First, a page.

Austin Young is from Reno, Nevada and currently lives and works in Los Angeles. The foundation of his career is from studying at Parsons in Paris. Early in his career, Austin transferred his interests from traditional portrait painting towards a long celebrated career in portrait photography. In many ways, Austin is more accurately described as an image-maker: his projects illustrate the sublime qualities of character that make celebrated people unique. Based on a nuanced visual language of pop-culture iconography, his trademark style and techniques have captured a broad pallate of musicians, artists and celebrities including Debbie Harry, Leigh Bowery and Margaret Cho, among others. In multiple bodies of work, Austin confuses personality and identity issues in confrontational and unapologetic image making about people who often split gender roles, stereotypical constraints and socially-constructed identities. Currently, Austin is self-producing a feature film crowd-sourced musical titled “TBD,” a musical play and film project that is co-created by everyone who participates. Austin is also a co-founder of Fallen Fruit, a contemporary art collective that uses fruit as a material for projects that investigate the hyper-synergistic qualities of collaboration. Austin Young creates works of art that are transgressive about subjective qualities and emboldens prescribed meaning with an acute focus on honesty and narrative representations of the real.
BIOGRAPHY – MATIAS VIEGENER co-founder and artist (2004 through May 2013)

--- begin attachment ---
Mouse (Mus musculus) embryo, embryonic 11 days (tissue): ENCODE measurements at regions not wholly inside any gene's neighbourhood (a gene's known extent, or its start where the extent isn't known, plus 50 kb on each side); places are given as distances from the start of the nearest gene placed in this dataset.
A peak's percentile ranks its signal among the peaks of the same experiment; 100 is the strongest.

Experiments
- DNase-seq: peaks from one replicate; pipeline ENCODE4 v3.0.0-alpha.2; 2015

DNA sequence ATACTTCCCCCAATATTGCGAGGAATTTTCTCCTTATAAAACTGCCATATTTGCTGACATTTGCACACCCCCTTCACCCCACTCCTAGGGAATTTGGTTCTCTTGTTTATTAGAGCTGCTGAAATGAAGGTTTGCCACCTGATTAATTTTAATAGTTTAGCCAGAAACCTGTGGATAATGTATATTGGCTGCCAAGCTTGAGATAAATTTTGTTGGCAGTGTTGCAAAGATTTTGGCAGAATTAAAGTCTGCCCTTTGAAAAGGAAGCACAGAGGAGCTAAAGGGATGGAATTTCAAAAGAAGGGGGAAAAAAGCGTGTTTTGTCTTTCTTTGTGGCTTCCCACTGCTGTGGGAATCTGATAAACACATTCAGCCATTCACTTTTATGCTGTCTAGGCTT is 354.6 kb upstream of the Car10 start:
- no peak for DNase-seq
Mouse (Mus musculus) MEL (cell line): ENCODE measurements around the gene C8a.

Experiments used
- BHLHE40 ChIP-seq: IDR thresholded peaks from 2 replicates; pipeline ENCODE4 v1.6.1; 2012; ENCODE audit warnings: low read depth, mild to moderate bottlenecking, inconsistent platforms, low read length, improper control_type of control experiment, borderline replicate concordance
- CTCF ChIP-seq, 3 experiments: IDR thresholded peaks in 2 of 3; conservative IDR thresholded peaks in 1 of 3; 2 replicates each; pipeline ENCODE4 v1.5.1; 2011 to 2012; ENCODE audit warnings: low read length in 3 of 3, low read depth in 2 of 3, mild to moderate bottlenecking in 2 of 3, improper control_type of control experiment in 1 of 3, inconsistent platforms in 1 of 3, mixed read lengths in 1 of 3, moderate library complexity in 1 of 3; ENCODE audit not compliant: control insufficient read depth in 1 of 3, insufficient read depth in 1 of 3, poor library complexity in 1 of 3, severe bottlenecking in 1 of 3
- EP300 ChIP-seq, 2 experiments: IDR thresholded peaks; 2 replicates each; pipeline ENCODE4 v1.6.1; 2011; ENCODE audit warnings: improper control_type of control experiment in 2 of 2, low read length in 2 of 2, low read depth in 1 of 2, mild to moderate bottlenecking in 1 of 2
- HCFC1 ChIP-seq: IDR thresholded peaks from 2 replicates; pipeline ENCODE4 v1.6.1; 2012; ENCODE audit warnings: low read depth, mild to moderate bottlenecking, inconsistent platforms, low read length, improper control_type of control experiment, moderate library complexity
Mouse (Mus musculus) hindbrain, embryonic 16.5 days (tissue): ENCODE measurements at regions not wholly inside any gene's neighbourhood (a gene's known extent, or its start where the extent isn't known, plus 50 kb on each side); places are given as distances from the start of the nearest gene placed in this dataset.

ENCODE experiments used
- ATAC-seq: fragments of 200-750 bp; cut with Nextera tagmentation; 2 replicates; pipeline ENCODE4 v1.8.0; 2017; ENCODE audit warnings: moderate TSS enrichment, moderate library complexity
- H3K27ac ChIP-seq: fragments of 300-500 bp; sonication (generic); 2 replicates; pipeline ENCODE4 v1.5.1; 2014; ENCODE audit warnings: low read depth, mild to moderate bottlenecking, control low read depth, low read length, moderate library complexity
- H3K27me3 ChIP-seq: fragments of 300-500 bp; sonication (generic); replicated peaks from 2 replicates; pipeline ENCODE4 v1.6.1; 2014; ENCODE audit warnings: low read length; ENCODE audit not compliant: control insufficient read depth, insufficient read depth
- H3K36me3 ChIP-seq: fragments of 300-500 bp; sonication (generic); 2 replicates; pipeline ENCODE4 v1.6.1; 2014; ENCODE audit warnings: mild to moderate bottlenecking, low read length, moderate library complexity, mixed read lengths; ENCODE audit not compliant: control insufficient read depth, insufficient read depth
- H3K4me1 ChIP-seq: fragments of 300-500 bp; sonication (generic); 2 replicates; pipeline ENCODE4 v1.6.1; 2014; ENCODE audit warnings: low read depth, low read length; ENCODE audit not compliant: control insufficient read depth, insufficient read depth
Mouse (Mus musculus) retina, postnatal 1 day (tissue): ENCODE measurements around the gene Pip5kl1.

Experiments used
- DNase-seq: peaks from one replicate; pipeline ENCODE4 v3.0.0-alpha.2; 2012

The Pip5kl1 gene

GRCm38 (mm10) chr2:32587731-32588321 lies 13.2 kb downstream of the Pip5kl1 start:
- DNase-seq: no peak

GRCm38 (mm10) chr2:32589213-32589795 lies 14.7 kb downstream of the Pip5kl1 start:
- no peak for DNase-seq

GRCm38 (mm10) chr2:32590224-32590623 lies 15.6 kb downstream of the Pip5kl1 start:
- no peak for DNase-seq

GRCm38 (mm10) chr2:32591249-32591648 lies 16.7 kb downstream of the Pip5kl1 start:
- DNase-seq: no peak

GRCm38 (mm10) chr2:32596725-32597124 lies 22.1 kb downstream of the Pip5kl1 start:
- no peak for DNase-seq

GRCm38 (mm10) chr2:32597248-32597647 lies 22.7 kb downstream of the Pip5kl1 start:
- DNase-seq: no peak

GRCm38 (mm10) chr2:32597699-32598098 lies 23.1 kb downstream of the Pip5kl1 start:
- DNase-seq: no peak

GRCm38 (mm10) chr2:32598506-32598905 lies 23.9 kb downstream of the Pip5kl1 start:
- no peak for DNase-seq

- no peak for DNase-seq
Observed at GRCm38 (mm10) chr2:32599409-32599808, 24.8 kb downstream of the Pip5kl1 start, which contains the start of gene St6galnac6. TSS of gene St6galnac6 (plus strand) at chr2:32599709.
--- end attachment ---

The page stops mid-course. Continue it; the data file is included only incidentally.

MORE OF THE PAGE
Matias Viegener works solo and collaboratively in the fields of writing, visual art, curating, and social practice. He is the author of 2500 Random Things About Me Too, a book of experimental non-fiction hailed as the first book composed on and through Facebook. In 2004 he co-founded Fallen Fruit, a participatory art practice focusing on fruit, urban space and public life; he left the collaboration in 2013. His work has been exhibited at The Los Angeles County Museum of Art (LACMA), Yerba Buena Center for the Arts, Ars Electronica, Los Angeles Contemporary Exhibitions (LACE), The Hammer Museum, ARCO Madrid, Machine Project, the San Diego Museum of Contemporary Art (MOCA), La Jolla Museum of Contemporary Art, The Whitney Museum, The Kitchen, and The Drawing Center, as well as in Denmark, Germany, Austria, Colombia and Mexico. With Christine Wertheim, he has edited two anthologies, The Noulipian Analects and Séance in Experimental Writing. He is the editor and co-translator of Georges Batailles’ The Trial of Gilles de Rais. He has fiction in the anthologies The &Now Awards—The Best Innovative Writing, Vital Signs—Essential AIDS Fiction, Encyclopedia F-K, Chronometry, Men on Men 3, Sundays at Seven, Dear World, Abject and Discontents, edited by Dennis Cooper. He has published in Afterimage, American Book Review, Artforum, Art Issues, ArtUS, Artweek, Black Clock, Bomb, Cabinet, Critical Quarterly, Ex Nihilo, Fiction International, Framework, High Performance, The Journal of Aesthetics & Protest, The Huffington Post, Mirage, Paragraph, Radical History Review, Semiotext(e), Suspect Thoughts, and X-tra, for whom he writes frequently on visual art. He teaches at CalArts and is the recipient of a 2013 Creative Capital Grant. <lb>